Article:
Throwback Thursday: Joseph Ngake

Joseph Ngake is a former Orlando Pirates and Ajax Cape Town winger who represented Bafana Bafana six times.

KickOff.com caught up with the man himself to talk about his career and what he's up to now.

"I think I retired at the end of 2009. I think it was about time to retire," Ngake said.

"But to be exact, I was supposed to go back to Vietnam. I was playing there so I was supposed to go back there for a second season. But then another offer came, I think I was 34."

Ngake explains how he got to play for Pirates.

"We were playing inter-varsity games you see. I was supposed to go to Jomo Cosmos from Moroka Swallows because I started at Swallows in 1996, and then in 1997 I was supposed to join Cosmos. On the day I was supposed to sign my sister's boyfriend Sipho Nhlengezela who managed Swallows came with Irvin [Khoza] one morning. Bra Irvin did not request me, he instructed that when I come back from school I must go to Pirates training.

"My father asked me what was important to me, was it money or what? I said money. Immediately after school there was a bus waiting for me at the school gate. Apparently after 40 minutes to an hour Cosmos came looking for me, but I had already left. I ended up signing with Pirates. It took me about a week for them to sign me.

"I went straight to the senior team. When I got there I found the likes of Marks Maponyane, Shoes Lushozi, remember the team that had just won in Africa? Bondas [Viktor Bondarenko] was the coach when I got there. After they introduced me to the team as a striker Innocent Mncwango said, 'Hey Marks, this boy says you play s*** that's why he is here for trials[laughs].' But I knew he was joking and everybody laughed.

"When I got there they were playing a friendly game, I was playing with those who were always on the bench and I impressed. Brandon Silent motivated me a lot, even Marks Maponyane and John Moeti. It was not easy to break into the Pirates team then my brother because the players also had a say. They would say 'this one akekho mnandi [is not good]'. They had a little influence on who should be signed, because they were a team.

"I enjoyed my stay at Pirates but I enjoyed my football at Ajax. At Ajax my brother I was given a free role... attack, attack, attack! This thing of going up and down did not really exist the time I was at Ajax. But my best game was against Sundowns in Durban, we were about to host the World Cup and the FIFA delegation was here in Mzansi. That game ended 3-3, I even scored just after jumping the halfway line."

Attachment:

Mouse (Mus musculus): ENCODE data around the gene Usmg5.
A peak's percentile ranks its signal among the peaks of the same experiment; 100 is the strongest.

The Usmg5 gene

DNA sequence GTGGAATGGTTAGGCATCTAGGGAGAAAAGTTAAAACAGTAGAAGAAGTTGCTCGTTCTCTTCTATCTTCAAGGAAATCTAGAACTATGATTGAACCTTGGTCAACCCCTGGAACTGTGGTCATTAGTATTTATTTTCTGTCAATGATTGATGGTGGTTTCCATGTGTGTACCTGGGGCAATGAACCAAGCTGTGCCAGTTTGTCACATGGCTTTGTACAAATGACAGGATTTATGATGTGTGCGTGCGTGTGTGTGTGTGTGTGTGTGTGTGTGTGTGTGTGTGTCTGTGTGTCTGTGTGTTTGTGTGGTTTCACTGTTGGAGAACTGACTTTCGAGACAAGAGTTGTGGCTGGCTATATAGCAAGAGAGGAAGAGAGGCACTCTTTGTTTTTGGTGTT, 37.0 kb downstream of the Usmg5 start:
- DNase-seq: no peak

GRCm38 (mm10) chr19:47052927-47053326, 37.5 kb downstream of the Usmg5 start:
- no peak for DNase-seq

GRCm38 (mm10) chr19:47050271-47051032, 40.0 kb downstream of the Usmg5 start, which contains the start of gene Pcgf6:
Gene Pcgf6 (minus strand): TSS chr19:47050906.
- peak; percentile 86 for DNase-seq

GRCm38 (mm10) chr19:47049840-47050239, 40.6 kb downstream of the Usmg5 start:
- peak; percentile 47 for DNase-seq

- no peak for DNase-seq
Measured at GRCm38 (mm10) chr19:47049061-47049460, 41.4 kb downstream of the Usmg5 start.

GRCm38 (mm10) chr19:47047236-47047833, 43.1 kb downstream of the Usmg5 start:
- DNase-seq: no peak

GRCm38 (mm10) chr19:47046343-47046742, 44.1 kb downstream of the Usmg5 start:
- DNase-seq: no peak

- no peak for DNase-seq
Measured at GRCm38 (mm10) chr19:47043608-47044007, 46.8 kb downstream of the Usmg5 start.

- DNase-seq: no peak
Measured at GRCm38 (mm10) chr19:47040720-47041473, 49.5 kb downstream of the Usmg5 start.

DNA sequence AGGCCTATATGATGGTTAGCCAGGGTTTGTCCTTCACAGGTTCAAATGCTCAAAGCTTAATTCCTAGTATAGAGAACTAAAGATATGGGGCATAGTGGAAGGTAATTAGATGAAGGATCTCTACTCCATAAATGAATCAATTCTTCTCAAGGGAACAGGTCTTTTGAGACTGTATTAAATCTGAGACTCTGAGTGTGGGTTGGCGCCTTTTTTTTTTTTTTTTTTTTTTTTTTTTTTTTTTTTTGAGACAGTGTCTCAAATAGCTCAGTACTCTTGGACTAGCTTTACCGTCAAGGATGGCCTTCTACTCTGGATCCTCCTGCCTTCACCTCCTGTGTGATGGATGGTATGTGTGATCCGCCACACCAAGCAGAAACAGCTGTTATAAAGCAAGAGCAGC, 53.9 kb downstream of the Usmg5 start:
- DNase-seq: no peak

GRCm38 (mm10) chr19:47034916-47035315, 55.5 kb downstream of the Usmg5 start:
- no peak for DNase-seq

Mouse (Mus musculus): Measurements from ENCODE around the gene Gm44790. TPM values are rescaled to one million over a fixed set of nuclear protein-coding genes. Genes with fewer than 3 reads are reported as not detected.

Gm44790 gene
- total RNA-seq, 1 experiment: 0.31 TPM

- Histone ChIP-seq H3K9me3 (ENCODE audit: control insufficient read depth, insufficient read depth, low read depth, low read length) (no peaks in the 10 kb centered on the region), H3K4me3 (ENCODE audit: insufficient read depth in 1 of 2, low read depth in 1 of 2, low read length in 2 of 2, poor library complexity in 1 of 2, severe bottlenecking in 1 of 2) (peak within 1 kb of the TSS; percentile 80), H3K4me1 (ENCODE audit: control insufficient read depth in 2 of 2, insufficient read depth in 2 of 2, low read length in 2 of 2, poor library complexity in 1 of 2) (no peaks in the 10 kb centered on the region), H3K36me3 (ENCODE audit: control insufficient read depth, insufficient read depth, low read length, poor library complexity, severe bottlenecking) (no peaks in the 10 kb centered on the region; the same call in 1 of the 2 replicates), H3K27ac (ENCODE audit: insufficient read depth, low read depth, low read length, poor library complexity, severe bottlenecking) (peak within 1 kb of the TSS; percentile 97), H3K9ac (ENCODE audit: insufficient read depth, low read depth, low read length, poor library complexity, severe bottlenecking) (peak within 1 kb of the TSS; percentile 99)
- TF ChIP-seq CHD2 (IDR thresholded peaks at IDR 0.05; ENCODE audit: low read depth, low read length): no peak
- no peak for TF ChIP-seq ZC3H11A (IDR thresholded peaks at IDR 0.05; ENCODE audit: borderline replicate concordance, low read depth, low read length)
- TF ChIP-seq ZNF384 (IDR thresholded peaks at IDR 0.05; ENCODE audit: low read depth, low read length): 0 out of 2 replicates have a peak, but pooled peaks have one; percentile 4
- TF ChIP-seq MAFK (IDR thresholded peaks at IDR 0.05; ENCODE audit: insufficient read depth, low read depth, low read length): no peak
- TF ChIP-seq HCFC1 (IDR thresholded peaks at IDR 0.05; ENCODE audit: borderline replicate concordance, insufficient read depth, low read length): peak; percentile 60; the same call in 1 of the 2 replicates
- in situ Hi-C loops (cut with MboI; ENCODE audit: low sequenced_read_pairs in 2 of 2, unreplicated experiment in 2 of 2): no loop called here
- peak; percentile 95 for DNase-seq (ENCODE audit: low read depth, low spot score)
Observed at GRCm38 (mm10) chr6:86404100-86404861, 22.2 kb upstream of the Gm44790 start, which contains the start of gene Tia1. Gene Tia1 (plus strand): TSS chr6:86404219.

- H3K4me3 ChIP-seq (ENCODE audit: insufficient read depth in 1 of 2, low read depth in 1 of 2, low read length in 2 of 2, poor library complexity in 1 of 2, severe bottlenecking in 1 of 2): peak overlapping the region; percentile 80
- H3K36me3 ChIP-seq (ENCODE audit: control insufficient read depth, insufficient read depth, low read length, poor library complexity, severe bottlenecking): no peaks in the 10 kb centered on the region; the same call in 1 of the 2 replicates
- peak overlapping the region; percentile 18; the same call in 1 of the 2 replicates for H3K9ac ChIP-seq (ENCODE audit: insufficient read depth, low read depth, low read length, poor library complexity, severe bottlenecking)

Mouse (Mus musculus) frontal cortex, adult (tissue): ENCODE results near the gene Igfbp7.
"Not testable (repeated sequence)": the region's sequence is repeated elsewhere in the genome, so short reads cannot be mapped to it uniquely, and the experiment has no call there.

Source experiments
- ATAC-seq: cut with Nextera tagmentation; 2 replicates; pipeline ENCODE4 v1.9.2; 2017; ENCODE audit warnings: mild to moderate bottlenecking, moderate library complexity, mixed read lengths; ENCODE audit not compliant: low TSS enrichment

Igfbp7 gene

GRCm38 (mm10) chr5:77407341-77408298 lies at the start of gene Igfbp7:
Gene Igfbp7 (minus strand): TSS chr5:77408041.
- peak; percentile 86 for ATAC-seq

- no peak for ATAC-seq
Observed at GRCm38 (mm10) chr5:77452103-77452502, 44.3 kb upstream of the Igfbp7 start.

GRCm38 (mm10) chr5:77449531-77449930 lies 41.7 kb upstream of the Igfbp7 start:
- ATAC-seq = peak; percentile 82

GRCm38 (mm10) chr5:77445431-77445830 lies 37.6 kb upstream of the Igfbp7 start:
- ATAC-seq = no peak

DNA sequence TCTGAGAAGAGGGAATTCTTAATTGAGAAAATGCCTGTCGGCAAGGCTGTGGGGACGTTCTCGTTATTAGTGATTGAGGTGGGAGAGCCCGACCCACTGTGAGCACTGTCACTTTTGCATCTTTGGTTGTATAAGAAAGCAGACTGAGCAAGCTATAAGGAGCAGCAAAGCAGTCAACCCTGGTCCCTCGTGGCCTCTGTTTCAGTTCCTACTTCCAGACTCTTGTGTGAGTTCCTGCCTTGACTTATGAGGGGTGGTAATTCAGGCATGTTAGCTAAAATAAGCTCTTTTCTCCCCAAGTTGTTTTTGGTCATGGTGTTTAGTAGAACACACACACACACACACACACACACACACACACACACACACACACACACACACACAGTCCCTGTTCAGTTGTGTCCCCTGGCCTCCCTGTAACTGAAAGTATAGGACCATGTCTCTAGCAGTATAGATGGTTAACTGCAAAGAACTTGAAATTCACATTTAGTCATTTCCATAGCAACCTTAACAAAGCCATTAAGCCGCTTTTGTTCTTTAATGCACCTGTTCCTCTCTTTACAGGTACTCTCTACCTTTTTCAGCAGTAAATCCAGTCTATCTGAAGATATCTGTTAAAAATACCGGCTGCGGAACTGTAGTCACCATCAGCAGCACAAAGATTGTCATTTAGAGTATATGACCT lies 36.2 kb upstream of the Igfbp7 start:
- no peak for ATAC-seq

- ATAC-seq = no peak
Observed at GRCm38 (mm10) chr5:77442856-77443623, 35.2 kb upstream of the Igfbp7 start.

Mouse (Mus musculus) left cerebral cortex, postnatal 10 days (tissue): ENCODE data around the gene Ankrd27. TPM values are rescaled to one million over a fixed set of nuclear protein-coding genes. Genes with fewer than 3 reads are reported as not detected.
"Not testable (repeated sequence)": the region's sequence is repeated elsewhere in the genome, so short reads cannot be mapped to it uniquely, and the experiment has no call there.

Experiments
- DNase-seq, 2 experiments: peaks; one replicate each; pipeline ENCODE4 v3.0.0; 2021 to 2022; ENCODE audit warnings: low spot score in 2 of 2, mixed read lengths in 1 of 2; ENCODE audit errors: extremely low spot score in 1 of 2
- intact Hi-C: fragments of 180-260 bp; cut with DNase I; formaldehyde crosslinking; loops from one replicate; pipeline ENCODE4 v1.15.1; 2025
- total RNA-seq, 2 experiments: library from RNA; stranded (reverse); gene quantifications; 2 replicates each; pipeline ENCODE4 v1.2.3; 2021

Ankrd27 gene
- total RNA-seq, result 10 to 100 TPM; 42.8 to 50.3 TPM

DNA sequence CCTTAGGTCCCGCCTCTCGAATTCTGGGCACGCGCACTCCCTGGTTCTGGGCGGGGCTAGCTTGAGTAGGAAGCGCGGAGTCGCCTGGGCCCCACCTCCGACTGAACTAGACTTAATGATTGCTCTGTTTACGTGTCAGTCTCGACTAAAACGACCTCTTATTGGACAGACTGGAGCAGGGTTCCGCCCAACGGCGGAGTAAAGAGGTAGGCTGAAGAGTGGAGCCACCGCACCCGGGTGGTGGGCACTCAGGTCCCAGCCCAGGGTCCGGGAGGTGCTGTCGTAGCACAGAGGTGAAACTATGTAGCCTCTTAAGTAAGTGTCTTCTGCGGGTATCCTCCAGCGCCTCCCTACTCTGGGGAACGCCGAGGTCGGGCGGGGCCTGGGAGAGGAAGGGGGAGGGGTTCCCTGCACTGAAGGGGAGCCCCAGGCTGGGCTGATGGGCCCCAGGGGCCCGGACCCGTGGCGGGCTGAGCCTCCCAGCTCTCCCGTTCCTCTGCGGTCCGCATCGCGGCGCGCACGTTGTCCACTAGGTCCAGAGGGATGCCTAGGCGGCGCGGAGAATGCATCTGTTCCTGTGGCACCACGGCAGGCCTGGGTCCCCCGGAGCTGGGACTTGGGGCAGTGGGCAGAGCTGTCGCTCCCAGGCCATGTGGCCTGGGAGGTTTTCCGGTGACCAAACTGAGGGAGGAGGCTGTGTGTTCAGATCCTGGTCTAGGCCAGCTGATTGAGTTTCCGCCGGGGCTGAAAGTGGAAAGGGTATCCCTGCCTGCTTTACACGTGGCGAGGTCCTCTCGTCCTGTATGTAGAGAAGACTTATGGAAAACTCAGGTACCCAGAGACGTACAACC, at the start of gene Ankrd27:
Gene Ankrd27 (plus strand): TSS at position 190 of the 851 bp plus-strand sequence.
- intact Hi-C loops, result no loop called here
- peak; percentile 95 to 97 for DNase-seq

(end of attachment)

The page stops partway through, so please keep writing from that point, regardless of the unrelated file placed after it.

What was the most he earned as a player?

"The only thing I can say is that whatever I got wherever I went... was not enough. But I could live with that salary because I believe it's not how much you earn but how you use it. If maybe I would still be playing today for example, let's say if I was earning today R60 000 for three years, I wouldn't be bankrupt after I retired. I knew how to use money you see. It's like when you get R100 000 or above today and after retirement you become bankrupt?

"Us, to be honest my bra, we were not earning enough but we had the love for the game. Me, what I did, I schooled myself and my little sister, that's where my money went basically and I would also feed myself and my family there."

These days Ngake works as a school teacher in Soweto to put food on the table.

"I'm a deputy principal. That's what I'm doing and I enjoy it very much. It's Khulanolwazi Primary School based in Braamfischerville in an informal settlement somewhere just after Dobsonville, in Soweto.

"The learners understand exactly who I am, some even ask me, 'My dad says you used to play for Pirates.' And I tell them yes it's true I used to play for Pirates but I didn't forget my books. So don't forget your books as well.

"I got married 12 years ago and I've got three children in marriage. I'm staying here in Johannesburg in some suburb. You see me, I have never regarded myself as a celebrity. I don't want any special treatment wherever I go. Sometimes I attend funerals and stand in the line for a plate of food like everybody else. Be grounded and people will respect you."  

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